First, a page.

Word

BY JOHN NUNES

A young girl in the Philippines puts resources from an LWR School Kit to good use. In communities like hers these valuable resources play an important role in planting seeds for future promise!

In Lutheran circles these days, there seems to be an increasing hunger to read and talk about the Word of God. We know we need a regular spiritual intake. Yet, is there a relationship between this renewal in Scripture study and Lutheran World Relief ’s ongoing global efforts to alleviate physical hunger?

Martin Luther would assert, “Yes!” Here’s how he draws the link: “The Word of God always comes first. After it follows faith; after faith, love; then love does every good work, for … it is the fulfilling of the law” (Luther’s Works 36:39).

Feeding on God’s Word means feeding our faith with Jesus Christ as the Son of God (John 20:31). The more we hear God talk to us through the Word, all the more will good works flow through our lives. All the more we will receive strength to serve others. All the more we will reduce the risk of being emotionally overwhelmed by the magnitude of seemingly unsolvable global issues. And all the more we will fulfill God’s will to be doers of justice and lovers of mercy (Micah 6:6–8).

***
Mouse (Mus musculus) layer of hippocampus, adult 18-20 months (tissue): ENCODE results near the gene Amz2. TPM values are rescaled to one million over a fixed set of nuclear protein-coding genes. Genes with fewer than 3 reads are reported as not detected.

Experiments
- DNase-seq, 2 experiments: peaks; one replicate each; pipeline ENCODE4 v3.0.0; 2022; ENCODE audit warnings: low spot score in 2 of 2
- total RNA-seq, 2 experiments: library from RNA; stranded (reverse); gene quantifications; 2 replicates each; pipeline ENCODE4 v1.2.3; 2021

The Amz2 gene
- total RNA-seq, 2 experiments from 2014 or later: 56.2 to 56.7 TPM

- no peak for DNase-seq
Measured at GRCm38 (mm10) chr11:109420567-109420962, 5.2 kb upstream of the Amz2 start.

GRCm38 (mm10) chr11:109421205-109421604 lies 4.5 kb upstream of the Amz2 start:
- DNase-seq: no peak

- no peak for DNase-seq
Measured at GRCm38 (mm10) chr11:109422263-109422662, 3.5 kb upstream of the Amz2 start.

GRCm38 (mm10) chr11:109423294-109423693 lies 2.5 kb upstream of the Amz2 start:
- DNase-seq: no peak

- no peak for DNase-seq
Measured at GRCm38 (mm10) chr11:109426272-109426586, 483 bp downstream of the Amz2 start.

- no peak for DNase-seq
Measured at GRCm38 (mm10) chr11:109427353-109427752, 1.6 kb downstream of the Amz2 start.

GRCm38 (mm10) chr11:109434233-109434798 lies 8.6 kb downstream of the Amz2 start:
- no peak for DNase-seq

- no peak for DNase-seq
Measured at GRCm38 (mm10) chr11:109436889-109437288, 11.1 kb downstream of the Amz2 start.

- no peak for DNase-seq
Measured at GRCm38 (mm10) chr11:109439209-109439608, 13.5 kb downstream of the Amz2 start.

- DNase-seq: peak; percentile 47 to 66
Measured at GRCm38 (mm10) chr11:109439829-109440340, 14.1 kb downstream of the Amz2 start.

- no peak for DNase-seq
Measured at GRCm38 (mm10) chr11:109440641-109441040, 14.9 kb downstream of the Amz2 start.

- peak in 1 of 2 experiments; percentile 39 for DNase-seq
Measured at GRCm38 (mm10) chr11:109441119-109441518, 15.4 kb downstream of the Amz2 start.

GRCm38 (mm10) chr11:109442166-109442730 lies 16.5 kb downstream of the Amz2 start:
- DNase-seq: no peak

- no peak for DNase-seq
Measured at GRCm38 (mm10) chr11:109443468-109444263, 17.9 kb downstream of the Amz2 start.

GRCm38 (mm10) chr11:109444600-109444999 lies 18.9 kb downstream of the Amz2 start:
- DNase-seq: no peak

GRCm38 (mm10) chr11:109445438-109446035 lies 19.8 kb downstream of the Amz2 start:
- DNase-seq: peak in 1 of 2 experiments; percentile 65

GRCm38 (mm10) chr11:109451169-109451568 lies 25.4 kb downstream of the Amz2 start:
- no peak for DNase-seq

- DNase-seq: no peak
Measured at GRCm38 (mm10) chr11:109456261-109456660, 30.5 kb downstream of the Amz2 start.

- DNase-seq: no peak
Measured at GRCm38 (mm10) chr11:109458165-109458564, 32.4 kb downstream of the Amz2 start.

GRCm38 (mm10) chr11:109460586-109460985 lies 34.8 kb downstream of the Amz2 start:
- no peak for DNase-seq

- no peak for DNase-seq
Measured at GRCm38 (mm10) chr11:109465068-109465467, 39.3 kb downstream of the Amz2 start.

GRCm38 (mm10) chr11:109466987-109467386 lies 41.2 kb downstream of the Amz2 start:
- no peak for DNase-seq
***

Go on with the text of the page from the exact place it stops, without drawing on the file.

The causes and consequences of an insufficient food supply are complex, spiritually and physically. Hunger reduction, where food supply is limited, isn’t only about providing irrigation systems, agricultural strategies, access to economic markets or advocacy on behalf of people living in poverty. These things do matter, and as we participate in them, we are called to employ the highest in professionalism and excellence.

But looking at the work of international relief and development through the prism of faith opens our eyes to the deeper issues also at stake: penetrating questions related to sustainability and stewardship, “The earth is the Lord’s and everything in it” (Psalm 24:1). We may even find ourselves engaging in debates about justice and basic human rights, like the universal right to food and water. These questions find rich theological roots in the opening chapters of Genesis.

The more we dig into the Word of God, the more we discover at least two things related to world hunger: 1) that we are connected to the entire human community where it suffers as sisters and brothers of a common heavenly Father; 2) that we are authorized not just to speak, but to act with power, the Holy Spirit and full conviction.

Now that we are nourished with new life in Jesus’ name, we become God’s answer to the spoken or unspoken prayers, mouthed through tears by children and adults around the world, “Give us this day our daily bread.” Talk is not cheap.

PRAYER

God our Father, deliver us your Spirit through your life-giving Word. Through the grace of the Trinity connect us to all your people and call us to action in your name. In the name of Jesus Christ, AMEN.

John Nunes worked as LWR’s President and CEO